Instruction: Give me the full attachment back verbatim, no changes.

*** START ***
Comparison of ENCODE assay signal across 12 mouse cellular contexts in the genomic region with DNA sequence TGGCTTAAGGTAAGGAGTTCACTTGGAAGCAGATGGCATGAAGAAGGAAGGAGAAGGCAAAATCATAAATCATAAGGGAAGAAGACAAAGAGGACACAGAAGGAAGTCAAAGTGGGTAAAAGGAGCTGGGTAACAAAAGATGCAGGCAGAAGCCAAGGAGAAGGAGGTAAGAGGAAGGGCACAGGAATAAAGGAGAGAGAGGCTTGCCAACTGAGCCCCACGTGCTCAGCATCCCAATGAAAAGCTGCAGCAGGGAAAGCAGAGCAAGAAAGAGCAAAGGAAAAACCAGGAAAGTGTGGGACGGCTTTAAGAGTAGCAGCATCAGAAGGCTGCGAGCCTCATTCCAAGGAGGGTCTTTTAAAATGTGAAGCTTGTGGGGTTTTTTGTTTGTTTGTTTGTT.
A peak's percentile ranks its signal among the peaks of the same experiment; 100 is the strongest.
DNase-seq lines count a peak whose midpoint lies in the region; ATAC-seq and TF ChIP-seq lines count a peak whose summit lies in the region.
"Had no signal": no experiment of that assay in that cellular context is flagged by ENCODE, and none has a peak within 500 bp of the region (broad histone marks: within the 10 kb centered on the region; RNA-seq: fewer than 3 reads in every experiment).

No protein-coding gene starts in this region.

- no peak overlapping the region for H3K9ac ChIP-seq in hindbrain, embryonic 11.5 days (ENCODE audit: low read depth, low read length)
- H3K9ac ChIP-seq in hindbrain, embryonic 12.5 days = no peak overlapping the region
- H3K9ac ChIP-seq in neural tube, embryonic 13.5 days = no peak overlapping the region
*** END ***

Comparison of ENCODE assay signal across 12 mouse cellular contexts in the genomic region with DNA sequence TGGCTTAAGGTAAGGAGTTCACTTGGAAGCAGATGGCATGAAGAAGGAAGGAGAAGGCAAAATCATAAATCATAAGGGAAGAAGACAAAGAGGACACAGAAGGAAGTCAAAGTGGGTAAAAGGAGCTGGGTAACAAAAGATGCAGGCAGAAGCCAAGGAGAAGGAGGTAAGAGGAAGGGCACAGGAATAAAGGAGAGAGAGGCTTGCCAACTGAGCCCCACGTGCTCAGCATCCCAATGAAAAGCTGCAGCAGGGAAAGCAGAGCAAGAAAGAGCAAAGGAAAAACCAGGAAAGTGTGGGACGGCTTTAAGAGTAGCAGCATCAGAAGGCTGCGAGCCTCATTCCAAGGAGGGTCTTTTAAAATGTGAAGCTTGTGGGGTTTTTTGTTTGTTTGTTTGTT.
A peak's percentile ranks its signal among the peaks of the same experiment; 100 is the strongest.
DNase-seq lines count a peak whose midpoint lies in the region; ATAC-seq and TF ChIP-seq lines count a peak whose summit lies in the region.
"Had no signal": no experiment of that assay in that cellular context is flagged by ENCODE, and none has a peak within 500 bp of the region (broad histone marks: within the 10 kb centered on the region; RNA-seq: fewer than 3 reads in every experiment).

No protein-coding gene starts in this region.

- no peak overlapping the region for H3K9ac ChIP-seq in hindbrain, embryonic 11.5 days (ENCODE audit: low read depth, low read length)
- H3K9ac ChIP-seq in hindbrain, embryonic 12.5 days = no peak overlapping the region
- H3K9ac ChIP-seq in neural tube, embryonic 13.5 days = no peak overlapping the region